Going Solo: Kid Moxie, Field Sleeper


In case you didn’t know yet – unless you stalk me on Instagram – I now have a stegosaurus. I am not a pet-person unfortunately, but I can make an exception for dinosaurs. His name is Steve, and he is a stuffed-animal from the National History Museum. Some boyfriends give roses, others give a stegosaurus. Anyway, today Steve and I have been working a lot, always thanks to the coffee machine and its fresh sweet nectar. Seeing ss I always have some background music, I wanted to exhume some of the submissions I received for my Going Solo section. They are both American acts, and they’ll grab your ear in two completely different ways. Also, if anybody can produce a suitable onomatopoeic sound for a stegosaurus, it’d be more than appreciated.

Kid Moxie – The Bailor

Again, this girl knew exactly how to catch my attention. As soon as I read that her new album will include guests such as The Gaslamp Killer and Angelo Badalamenti (yep, here he comes again – David Lynch’s composer and one of my favourite composers of all time) I knew I had to give it a try. Kid Moxie is an LA artist, who recently released a new single called “The Bailor”. The track mixes Goldfrapp and Cocorosie, in an electro alt-pop that relies both on electro-bass a là Me and My Drummer and traditional piano, focusing mostly on the dichotomy between her ethereal vocals and male backing vocals. Below is the video of “The Bailor” – even if my personal favourite has to be Mysteries of Love (ft. Badalamenti). That one really gave me goosebumps.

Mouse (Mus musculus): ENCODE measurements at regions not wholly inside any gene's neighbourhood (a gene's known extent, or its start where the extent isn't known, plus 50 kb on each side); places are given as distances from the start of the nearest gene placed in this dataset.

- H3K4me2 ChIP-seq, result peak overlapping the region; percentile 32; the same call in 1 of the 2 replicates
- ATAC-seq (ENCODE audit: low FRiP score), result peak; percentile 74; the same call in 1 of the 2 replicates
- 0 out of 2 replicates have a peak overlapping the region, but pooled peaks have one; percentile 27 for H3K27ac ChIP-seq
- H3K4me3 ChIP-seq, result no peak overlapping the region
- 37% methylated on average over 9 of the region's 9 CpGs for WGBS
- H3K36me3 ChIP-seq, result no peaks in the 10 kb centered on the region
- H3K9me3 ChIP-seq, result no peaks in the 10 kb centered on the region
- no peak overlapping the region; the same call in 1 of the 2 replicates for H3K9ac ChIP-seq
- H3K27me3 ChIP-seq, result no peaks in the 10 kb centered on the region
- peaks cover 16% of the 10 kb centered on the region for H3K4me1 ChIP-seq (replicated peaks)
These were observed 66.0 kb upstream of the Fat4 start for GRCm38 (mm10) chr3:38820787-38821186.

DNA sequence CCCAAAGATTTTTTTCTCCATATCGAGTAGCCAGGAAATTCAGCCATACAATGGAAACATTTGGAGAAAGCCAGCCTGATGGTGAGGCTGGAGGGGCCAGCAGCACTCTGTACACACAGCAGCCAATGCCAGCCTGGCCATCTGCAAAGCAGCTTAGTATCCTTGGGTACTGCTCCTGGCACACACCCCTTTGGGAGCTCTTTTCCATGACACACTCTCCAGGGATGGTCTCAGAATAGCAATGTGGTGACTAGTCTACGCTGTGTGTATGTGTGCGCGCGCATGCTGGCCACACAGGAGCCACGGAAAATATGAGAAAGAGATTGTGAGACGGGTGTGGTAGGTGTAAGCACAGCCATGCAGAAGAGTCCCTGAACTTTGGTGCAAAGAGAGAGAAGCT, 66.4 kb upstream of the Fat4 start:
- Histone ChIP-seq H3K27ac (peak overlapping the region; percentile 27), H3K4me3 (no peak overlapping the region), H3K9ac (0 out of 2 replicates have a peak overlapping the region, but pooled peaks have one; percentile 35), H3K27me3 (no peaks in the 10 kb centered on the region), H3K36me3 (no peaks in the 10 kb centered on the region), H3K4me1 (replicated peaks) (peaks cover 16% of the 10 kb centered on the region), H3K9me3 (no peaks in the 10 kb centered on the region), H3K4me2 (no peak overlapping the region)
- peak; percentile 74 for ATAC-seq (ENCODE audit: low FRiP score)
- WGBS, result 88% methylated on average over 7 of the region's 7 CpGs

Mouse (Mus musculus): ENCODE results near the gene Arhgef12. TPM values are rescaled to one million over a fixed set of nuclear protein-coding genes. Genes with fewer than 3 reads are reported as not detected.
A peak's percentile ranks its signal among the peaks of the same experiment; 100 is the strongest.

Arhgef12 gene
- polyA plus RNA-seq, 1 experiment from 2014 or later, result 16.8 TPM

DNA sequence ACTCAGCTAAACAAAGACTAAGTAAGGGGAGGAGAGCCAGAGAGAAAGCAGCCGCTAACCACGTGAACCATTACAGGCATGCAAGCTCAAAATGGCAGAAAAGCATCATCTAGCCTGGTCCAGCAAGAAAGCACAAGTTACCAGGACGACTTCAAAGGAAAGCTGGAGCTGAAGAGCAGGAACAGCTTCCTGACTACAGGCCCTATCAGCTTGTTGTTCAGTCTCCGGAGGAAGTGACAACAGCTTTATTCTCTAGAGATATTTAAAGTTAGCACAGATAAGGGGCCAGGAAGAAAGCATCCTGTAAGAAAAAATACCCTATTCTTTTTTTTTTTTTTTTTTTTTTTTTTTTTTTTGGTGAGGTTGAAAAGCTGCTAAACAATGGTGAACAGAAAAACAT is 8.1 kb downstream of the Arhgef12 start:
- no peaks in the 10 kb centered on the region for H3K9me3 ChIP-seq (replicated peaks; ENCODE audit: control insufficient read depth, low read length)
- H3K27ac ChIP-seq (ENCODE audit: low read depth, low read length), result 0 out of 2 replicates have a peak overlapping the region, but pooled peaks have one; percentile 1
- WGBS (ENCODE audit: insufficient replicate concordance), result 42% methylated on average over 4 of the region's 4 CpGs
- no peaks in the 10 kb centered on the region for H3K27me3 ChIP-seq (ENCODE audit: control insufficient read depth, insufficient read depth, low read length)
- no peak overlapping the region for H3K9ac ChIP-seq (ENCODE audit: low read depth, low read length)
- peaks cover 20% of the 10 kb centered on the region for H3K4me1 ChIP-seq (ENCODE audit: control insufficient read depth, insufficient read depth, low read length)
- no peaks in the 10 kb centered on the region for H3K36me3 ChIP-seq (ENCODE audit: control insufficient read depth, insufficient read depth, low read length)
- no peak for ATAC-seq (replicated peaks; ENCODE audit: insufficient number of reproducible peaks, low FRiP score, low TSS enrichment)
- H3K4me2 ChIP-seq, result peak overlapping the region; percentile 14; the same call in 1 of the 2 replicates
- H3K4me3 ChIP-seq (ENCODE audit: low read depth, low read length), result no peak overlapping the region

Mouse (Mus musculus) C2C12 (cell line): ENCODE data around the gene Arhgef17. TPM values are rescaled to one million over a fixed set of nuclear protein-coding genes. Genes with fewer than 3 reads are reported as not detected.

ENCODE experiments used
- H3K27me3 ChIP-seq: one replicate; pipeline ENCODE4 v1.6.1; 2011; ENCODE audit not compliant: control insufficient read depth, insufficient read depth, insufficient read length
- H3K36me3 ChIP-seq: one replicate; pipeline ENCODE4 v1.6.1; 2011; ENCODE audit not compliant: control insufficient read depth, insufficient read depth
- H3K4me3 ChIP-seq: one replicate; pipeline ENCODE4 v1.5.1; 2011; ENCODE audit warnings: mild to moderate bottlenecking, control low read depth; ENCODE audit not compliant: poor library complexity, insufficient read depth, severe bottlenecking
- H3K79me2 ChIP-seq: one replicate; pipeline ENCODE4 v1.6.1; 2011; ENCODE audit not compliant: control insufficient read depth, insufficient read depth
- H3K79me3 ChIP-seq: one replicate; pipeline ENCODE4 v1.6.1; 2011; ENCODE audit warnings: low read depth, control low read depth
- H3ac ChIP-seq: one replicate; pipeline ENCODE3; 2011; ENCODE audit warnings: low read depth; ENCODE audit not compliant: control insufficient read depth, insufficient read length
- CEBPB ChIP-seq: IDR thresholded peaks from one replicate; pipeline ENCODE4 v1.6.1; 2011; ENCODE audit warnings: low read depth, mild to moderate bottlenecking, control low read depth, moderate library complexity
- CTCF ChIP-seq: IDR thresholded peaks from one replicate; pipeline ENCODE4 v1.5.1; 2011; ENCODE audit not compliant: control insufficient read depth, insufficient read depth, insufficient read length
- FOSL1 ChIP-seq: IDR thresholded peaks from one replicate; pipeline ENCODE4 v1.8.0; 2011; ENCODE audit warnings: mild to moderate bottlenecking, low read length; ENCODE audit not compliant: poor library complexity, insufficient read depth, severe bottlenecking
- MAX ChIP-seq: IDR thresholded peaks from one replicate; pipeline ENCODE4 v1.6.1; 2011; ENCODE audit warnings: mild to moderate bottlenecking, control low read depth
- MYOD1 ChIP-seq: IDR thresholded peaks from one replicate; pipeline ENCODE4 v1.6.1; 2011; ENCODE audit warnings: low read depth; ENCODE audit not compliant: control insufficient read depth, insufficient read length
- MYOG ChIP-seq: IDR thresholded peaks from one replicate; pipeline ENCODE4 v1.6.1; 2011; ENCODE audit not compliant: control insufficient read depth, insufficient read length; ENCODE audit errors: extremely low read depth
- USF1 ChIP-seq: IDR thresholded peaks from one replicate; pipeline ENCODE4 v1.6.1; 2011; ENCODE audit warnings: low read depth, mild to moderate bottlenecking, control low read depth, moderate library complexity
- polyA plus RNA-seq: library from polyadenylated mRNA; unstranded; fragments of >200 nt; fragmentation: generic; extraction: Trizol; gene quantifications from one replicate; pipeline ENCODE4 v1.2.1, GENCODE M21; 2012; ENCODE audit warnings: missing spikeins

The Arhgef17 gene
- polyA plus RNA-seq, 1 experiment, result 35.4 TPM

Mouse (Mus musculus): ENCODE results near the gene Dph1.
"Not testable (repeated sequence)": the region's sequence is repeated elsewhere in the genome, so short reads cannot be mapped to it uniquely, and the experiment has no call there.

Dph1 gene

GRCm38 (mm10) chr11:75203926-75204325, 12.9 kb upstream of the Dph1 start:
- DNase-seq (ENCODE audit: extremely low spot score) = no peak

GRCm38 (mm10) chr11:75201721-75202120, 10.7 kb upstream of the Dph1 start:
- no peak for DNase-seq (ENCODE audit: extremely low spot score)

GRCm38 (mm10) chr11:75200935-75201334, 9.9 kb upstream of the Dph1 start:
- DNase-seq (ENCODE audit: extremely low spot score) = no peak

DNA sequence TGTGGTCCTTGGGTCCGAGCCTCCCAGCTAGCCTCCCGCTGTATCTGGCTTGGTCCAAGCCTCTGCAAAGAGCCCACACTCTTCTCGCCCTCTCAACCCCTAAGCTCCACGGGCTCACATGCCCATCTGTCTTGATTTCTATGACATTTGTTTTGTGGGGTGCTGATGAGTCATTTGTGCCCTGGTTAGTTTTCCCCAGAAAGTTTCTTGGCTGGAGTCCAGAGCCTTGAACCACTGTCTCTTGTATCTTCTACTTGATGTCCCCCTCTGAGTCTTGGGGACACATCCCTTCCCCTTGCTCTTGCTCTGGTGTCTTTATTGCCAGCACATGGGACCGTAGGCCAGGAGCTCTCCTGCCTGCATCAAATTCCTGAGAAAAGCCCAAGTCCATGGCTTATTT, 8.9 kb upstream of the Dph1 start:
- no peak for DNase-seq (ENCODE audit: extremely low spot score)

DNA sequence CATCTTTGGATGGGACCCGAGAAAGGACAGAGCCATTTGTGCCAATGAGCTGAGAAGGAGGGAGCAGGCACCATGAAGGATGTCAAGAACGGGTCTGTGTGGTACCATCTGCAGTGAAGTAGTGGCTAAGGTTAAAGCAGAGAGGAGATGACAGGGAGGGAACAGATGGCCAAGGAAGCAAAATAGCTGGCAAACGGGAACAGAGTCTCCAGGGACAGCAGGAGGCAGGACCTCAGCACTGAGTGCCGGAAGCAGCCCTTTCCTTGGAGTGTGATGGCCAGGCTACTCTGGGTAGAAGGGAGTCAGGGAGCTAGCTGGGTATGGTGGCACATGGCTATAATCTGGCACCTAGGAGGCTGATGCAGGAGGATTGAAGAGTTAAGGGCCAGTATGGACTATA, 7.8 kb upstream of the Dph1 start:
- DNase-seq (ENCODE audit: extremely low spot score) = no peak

Field Sleeper – Stay Quiet, Stay Ahead

Field Sleeper is the moniker of singer/songwriter Alexander Paquet, a freshman at Ohio Wesleyan University. His release Stay Quiet, Stay Ahead represents the tagline “bedroom pop” better than anything else. The concepts behind these songs are related to “ideas of being introverted (stay quiet) – staying away from social issues (stay ahead), and conveys the message that such a paradigm is not sustainable”. The sound is well built, and plays with multiple layers, mixing folky finger-picking, some piano interludes and a rich Eddie Vedder-esque spirit (Olentagy). It its own sincere way, Field Sleeper leads us to his bedroom, to show us his own vision of the world that he’s left outside that door.


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